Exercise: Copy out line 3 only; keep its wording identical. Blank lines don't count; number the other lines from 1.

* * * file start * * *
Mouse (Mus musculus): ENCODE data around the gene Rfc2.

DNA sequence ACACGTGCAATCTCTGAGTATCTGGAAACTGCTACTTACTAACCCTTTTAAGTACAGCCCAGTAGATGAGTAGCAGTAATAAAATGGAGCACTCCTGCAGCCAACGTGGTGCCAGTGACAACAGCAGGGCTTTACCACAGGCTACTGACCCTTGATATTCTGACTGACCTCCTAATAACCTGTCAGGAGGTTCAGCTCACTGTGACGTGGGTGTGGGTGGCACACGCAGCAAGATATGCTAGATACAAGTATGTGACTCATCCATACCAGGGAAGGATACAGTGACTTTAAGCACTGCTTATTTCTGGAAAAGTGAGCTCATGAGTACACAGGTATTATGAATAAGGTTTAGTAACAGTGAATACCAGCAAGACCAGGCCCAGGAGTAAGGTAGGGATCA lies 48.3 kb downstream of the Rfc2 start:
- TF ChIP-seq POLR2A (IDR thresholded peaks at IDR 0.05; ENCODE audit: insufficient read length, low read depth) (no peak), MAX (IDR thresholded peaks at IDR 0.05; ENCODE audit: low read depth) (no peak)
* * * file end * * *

- TF ChIP-seq POLR2A (IDR thresholded peaks at IDR 0.05; ENCODE audit: insufficient read length, low read depth) (no peak), MAX (IDR thresholded peaks at IDR 0.05; ENCODE audit: low read depth) (no peak)